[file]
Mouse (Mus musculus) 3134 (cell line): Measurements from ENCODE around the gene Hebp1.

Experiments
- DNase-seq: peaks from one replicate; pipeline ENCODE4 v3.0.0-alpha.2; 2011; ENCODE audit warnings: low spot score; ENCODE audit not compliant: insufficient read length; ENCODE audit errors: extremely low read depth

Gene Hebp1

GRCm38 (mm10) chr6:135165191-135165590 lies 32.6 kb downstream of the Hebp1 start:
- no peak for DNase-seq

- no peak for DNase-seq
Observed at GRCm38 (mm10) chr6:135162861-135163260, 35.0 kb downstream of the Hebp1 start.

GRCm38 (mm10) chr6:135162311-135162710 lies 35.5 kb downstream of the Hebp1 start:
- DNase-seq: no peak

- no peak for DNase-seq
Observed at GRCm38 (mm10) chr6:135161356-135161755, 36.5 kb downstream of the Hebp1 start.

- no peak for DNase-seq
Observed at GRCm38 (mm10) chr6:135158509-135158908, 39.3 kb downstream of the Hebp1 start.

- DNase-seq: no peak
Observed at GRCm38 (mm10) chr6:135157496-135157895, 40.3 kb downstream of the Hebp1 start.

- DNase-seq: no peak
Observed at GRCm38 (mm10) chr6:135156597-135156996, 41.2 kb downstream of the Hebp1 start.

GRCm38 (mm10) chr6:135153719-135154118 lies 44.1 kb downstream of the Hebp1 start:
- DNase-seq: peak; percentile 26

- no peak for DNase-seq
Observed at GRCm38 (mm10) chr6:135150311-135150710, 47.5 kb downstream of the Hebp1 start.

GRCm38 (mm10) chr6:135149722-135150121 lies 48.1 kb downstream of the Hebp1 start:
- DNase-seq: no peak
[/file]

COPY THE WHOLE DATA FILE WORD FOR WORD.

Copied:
Mouse (Mus musculus) 3134 (cell line): Measurements from ENCODE around the gene Hebp1.

Experiments
- DNase-seq: peaks from one replicate; pipeline ENCODE4 v3.0.0-alpha.2; 2011; ENCODE audit warnings: low spot score; ENCODE audit not compliant: insufficient read length; ENCODE audit errors: extremely low read depth

Gene Hebp1

GRCm38 (mm10) chr6:135165191-135165590 lies 32.6 kb downstream of the Hebp1 start:
- no peak for DNase-seq

- no peak for DNase-seq
Observed at GRCm38 (mm10) chr6:135162861-135163260, 35.0 kb downstream of the Hebp1 start.

GRCm38 (mm10) chr6:135162311-135162710 lies 35.5 kb downstream of the Hebp1 start:
- DNase-seq: no peak

- no peak for DNase-seq
Observed at GRCm38 (mm10) chr6:135161356-135161755, 36.5 kb downstream of the Hebp1 start.

- no peak for DNase-seq
Observed at GRCm38 (mm10) chr6:135158509-135158908, 39.3 kb downstream of the Hebp1 start.

- DNase-seq: no peak
Observed at GRCm38 (mm10) chr6:135157496-135157895, 40.3 kb downstream of the Hebp1 start.

- DNase-seq: no peak
Observed at GRCm38 (mm10) chr6:135156597-135156996, 41.2 kb downstream of the Hebp1 start.

GRCm38 (mm10) chr6:135153719-135154118 lies 44.1 kb downstream of the Hebp1 start:
- DNase-seq: peak; percentile 26

- no peak for DNase-seq
Observed at GRCm38 (mm10) chr6:135150311-135150710, 47.5 kb downstream of the Hebp1 start.

GRCm38 (mm10) chr6:135149722-135150121 lies 48.1 kb downstream of the Hebp1 start:
- DNase-seq: no peak